The use of acronyms for video game titles has become one of the industry’s most annoying trends ever. I must say that in some cases, the use of acronyms for certain games makes perfect sense (the one that immediately comes to mind is F.E.A.R., a horror title) But in other cases, not only does the use of acronyms make no sense at all, but also it’s just plain embarrassing. Without further ado, let’s see what some developers came up with:
What does it stand for? Massive Action Game
Why is it so bad? MAG is a multiplayer first-person shooter that became quite well known for supporting up to 256 players at the same time. Unfortunately, its name isn’t the best one. Various subtitles were considered before its release, such as MAG: Shadow War, MAG: Zero, MAG: Global Assault and MAG: Final Hour, but the developers decided to go with just MAG. As soon as you find out that the MAG stands for something as generic as Massive Action Game, you’ll feel very disappointed.
What does it stand for? Nothing!
Why is it so bad? R.U.S.E. is a real-time strategy game that focuses on information warfare. The game’s main objective is to deceive the opponent and use that to your advantage, hence its name. At first, I thought that the developers started off on the wrong foot, because as soon as the name of your game features an acronym that doesn’t stand for anything, you’ve already done something bad. But then I saw that the game’s subtitle is “Don’t Believe What You See.” Maybe we are the ones being tricked… In other words, this could be the worst use of an acronym or the most inventive one. I’ll go with the former.
3) WTF: Work Time Fun
What does it stand for? Work Time Fun. Come on, it’s right there in the title.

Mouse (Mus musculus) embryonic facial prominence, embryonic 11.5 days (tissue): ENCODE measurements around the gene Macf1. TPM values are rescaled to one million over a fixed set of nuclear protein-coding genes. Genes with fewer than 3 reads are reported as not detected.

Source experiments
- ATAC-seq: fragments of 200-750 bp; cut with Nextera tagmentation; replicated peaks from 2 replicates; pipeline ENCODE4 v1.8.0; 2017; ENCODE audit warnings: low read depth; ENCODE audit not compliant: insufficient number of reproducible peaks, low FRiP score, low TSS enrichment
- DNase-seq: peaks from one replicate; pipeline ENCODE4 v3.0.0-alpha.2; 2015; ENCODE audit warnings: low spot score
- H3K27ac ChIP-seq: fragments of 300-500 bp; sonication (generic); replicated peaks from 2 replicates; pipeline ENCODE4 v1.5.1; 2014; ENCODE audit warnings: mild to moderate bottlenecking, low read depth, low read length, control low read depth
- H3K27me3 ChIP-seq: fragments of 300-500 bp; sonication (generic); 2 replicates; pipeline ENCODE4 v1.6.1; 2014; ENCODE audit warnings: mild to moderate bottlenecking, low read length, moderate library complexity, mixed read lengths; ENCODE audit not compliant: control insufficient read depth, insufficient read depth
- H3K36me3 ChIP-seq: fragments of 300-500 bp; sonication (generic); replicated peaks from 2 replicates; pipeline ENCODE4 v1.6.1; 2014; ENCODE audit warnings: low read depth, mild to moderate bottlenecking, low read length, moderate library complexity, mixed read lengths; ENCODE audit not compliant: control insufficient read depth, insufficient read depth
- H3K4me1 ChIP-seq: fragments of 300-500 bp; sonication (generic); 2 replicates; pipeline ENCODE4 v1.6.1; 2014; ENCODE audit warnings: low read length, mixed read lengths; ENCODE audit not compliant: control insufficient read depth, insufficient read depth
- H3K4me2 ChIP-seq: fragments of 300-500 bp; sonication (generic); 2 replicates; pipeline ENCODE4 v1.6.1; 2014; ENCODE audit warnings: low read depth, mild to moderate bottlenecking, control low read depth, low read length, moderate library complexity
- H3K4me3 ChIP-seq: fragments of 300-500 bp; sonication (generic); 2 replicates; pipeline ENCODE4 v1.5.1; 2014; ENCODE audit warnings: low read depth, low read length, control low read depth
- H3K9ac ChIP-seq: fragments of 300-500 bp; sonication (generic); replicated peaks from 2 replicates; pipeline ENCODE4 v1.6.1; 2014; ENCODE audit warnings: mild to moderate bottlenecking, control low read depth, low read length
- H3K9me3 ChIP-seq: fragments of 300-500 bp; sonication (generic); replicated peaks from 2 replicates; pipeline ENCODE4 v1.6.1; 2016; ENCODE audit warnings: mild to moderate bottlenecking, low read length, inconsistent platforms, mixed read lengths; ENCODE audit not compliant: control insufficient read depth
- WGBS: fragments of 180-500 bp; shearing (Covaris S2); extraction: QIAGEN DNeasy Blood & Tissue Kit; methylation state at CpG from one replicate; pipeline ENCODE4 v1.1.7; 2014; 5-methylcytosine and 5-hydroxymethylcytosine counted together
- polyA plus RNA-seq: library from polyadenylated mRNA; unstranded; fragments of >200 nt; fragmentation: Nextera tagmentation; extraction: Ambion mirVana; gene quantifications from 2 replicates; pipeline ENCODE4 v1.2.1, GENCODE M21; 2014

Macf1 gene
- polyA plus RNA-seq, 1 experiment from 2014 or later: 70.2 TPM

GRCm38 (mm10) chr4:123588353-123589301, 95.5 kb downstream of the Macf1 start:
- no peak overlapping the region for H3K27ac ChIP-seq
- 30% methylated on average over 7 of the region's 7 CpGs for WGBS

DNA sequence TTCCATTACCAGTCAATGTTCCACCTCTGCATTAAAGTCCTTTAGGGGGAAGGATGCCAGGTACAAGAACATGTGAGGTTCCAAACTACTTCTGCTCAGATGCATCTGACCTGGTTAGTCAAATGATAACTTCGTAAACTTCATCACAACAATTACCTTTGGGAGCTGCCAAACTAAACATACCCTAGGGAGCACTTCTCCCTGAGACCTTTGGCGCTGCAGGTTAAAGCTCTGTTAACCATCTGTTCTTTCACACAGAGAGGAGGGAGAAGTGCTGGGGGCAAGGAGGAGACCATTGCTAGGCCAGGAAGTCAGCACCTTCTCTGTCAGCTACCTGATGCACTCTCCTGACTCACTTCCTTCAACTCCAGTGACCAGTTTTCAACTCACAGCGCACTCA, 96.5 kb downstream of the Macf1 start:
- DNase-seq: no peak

Why is it so bad? The English title of this game clearly makes reference to the slang “WTF,” short for “What the Fuck?” usually used to indicate confusion. The Japanese version of this title, on the other hand, was called Beit Hell 1000. Beit is short for Arbeit, a Japanese word that means part-time job. This makes perfect sense in Japanese because this PSP title features a collection of bizarre minigames that represent multiple part-time jobs. The minigames (quite similar to the ones from the Warioware series) must be completed before time runs out and they vary in difficulty. The tasks range from catching a baseball or chopping wood to classifying chicken according to their sex. Come on, like you couldn’t deduce all that from its title.
2) S.C.A.T.: Special Cybernetic Attack Team
What does it stand for? Special Cybernetic Attack Team
Why is it so bad? S.C.A.T. is a side-scrolling shoot ‘em up produced by Natsume for the Nintendo Entertainment System and was released in North America in 1991. To be fair, this game was a Japanese-developed title, so at least I’ll give the developers the benefit of the doubt. Still, do I really have to believe that no one told the developers that scat means eating crap? What’s even more baffling is that the European version of the game was called Action in New York and the Japanese version was called Final Mission. Any of those names would have been fine, but no, they had to choose S.C.A.T.
1) N.U.D.E. @ Natural Ultimate Digital Experiment
What does it stand for? Natural Ultimate Digital Experiment
Why is it so bad? And we have a winner! Natural Ultimate Digital Experiment (or N.U.D.E. for short) is a 2003 Xbox game that was released only in Japan. This simulation-based title puts the player in the shoes of a product tester. It’s worth mentioning that the products are humanoid female robots called P.A.S.S. (Personal Assist Secretary System) that need to be taught how to complete various tasks. In order to issue these commands, the player needs to make use of the Xbox Communicator, a headset that was bundled with the game. I wonder why N.U.D.E. was never released outside of Japan…